How the Curiosity rover will land on Mars cnet

Slamming into the Martian atmosphere at 13,000 mph and enduring temperatures of up to 3,800 degrees Fahrenheit, a peak deceleration of up to 15 Gs, and the jerk of a supersonic braking parachute–that’s just the opening act.
For NASA’s Mars Science Laboratory, the real fun will start 50 seconds before touchdown when the one-ton nuclear-powered rover falls free of its parachute for a nail-biting rocket-powered final descent to the surface. (For the main story in this package, see “On Mars, satisfaction awaits Curiosity.”)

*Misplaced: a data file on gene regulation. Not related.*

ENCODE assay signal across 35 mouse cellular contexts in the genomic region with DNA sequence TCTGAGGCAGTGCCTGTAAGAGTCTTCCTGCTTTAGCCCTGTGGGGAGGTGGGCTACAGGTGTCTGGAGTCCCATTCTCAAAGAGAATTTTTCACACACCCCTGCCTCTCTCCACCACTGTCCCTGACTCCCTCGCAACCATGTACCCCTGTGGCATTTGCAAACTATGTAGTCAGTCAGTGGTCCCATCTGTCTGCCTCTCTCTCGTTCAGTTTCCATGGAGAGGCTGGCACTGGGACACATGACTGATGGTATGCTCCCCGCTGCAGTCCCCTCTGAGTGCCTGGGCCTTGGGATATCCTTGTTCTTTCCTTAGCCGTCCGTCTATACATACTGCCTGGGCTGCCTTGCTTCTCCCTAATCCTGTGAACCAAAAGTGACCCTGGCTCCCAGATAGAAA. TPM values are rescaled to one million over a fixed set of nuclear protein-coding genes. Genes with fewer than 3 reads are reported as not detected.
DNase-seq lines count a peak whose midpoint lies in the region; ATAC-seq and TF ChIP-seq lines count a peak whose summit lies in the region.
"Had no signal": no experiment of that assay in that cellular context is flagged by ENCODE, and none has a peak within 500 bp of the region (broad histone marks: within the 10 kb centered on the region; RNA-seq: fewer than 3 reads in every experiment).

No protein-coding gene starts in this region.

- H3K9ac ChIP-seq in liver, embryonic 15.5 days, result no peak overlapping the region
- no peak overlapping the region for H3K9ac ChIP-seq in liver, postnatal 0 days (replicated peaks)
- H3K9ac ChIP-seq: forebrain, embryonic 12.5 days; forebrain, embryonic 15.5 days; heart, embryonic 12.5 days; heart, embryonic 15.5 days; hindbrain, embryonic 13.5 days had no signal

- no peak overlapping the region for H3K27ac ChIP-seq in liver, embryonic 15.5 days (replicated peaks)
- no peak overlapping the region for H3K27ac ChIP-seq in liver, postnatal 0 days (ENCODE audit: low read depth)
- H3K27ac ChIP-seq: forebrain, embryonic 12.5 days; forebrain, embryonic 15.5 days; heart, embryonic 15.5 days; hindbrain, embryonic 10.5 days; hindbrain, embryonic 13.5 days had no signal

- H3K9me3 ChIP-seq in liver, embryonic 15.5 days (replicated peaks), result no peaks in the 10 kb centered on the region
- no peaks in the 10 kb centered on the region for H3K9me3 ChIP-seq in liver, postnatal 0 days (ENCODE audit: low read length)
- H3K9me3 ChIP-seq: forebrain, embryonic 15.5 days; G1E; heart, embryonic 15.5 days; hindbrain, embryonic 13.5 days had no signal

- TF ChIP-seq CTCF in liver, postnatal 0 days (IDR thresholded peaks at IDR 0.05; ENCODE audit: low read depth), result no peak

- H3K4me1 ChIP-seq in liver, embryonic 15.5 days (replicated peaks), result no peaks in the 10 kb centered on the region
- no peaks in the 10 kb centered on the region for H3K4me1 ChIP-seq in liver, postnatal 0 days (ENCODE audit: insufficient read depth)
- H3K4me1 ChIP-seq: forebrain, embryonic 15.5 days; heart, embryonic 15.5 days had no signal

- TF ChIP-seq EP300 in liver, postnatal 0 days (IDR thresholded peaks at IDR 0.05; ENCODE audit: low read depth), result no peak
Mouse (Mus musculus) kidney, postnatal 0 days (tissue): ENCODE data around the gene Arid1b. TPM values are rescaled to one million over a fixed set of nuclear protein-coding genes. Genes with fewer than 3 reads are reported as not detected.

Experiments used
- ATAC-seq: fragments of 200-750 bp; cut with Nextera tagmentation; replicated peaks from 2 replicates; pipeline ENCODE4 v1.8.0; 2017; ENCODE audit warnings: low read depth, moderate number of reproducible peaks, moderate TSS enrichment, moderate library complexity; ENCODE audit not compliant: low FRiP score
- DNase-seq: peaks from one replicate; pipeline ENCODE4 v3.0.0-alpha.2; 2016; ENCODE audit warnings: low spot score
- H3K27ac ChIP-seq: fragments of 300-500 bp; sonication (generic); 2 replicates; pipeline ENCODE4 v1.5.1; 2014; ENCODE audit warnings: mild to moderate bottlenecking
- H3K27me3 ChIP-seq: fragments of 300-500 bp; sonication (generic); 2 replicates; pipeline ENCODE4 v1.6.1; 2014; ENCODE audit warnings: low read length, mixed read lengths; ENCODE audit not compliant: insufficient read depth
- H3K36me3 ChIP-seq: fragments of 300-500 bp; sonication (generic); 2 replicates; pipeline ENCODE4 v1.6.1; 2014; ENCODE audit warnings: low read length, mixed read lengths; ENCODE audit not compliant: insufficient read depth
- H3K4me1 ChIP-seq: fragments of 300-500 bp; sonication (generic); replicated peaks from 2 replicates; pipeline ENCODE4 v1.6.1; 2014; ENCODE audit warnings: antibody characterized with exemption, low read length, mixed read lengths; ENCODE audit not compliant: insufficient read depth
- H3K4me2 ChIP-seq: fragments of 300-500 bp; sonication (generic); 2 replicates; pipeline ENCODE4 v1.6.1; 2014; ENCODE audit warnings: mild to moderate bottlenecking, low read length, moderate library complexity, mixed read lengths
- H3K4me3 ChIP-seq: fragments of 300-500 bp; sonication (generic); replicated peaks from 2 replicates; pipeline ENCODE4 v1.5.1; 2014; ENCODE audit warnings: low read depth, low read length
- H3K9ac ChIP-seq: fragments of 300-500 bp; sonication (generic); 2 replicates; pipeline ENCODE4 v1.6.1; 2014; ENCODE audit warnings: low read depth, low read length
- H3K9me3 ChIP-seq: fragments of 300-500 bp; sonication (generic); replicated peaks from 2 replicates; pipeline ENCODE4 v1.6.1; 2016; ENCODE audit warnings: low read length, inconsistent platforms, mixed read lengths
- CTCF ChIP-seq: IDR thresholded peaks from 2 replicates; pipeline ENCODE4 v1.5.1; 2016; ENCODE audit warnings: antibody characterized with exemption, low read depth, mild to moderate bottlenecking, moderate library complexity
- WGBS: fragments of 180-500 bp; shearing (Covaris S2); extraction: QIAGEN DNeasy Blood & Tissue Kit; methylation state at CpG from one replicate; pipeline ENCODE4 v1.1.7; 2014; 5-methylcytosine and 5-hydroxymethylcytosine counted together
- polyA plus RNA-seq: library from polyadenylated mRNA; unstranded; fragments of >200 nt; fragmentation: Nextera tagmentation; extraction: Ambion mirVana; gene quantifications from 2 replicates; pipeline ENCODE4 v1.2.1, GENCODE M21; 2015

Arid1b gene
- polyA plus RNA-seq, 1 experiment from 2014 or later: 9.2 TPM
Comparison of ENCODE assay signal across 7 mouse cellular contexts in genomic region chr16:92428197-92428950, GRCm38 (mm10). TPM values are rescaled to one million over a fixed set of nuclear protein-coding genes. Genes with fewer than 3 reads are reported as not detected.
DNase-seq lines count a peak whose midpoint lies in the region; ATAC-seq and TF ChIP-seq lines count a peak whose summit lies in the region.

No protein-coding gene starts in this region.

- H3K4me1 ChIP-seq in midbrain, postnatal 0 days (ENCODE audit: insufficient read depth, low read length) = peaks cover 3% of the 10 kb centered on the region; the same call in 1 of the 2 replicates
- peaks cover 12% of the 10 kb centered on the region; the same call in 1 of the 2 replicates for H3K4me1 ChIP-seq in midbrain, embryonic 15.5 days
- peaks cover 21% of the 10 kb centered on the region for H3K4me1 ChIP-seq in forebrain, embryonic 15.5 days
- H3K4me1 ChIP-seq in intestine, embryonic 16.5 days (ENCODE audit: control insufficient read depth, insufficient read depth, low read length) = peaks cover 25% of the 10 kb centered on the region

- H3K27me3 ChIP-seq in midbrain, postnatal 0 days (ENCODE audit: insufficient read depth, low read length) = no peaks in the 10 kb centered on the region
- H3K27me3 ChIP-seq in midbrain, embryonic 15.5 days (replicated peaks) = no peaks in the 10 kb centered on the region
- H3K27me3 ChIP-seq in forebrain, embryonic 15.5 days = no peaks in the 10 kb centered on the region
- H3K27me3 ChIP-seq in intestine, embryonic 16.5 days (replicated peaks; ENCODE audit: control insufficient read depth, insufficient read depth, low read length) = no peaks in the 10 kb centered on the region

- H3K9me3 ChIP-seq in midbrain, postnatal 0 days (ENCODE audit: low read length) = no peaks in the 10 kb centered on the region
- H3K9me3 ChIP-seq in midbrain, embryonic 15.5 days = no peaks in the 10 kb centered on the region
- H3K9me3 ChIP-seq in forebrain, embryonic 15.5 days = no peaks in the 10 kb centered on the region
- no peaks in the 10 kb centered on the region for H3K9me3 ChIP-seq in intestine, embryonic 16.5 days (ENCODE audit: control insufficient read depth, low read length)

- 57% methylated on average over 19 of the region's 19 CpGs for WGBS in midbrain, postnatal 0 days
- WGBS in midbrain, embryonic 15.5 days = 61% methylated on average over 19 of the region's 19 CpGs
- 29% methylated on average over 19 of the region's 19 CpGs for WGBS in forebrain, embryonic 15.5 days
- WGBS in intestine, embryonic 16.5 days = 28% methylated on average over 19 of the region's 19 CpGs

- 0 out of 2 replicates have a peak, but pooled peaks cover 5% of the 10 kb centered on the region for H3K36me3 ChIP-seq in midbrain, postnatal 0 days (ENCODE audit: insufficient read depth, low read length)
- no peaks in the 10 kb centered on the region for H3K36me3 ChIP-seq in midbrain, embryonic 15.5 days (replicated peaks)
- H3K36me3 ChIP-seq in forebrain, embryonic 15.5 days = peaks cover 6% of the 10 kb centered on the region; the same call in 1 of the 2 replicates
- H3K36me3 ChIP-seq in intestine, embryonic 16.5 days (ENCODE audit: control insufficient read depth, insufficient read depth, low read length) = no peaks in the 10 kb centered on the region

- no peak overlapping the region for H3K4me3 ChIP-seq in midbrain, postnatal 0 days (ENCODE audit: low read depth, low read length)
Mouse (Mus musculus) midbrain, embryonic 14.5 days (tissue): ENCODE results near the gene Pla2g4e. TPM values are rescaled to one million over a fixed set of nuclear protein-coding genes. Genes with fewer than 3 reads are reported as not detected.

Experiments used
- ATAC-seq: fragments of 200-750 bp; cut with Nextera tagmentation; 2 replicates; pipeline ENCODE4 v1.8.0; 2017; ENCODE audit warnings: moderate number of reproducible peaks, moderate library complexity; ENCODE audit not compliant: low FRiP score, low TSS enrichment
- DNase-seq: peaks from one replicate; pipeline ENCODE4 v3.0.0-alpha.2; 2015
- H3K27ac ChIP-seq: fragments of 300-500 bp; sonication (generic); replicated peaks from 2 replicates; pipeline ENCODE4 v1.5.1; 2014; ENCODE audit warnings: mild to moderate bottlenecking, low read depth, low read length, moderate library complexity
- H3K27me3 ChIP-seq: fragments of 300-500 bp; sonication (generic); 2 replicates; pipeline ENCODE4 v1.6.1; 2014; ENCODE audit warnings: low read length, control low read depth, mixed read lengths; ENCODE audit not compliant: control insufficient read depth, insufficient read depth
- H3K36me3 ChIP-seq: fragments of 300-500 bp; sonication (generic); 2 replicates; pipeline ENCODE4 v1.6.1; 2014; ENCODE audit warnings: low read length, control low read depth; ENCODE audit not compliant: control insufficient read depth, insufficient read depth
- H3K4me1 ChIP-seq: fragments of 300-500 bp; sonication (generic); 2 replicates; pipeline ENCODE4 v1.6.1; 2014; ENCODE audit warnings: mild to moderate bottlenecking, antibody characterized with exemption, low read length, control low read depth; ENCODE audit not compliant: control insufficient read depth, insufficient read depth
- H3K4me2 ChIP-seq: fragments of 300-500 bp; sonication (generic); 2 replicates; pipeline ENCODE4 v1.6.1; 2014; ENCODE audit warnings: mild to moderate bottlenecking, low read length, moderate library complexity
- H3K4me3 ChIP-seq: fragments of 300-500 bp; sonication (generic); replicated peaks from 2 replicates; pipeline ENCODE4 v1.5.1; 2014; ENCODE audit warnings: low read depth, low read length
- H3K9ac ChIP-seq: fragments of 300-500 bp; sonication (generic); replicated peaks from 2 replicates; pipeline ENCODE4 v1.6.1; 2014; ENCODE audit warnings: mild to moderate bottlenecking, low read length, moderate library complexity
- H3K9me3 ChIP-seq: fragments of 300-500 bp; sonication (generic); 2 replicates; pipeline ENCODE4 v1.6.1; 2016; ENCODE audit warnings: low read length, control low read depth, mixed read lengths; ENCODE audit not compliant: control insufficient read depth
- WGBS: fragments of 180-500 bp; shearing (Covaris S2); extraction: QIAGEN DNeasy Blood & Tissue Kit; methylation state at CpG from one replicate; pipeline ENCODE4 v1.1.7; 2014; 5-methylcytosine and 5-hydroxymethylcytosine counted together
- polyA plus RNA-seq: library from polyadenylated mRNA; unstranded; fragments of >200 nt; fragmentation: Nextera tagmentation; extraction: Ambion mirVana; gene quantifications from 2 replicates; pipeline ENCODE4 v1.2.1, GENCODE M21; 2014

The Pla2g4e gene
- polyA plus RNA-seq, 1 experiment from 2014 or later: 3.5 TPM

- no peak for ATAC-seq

Unlike past Mars missions, the Curiosity rover will not set down atop a legged lander or bounce to the surface surrounded by shock-absorbing airbags. Instead, it will be lowered to the ground and set on its wheels by a slowly descending “sky crane” designed to unreel the lander like a lure on a fishing line.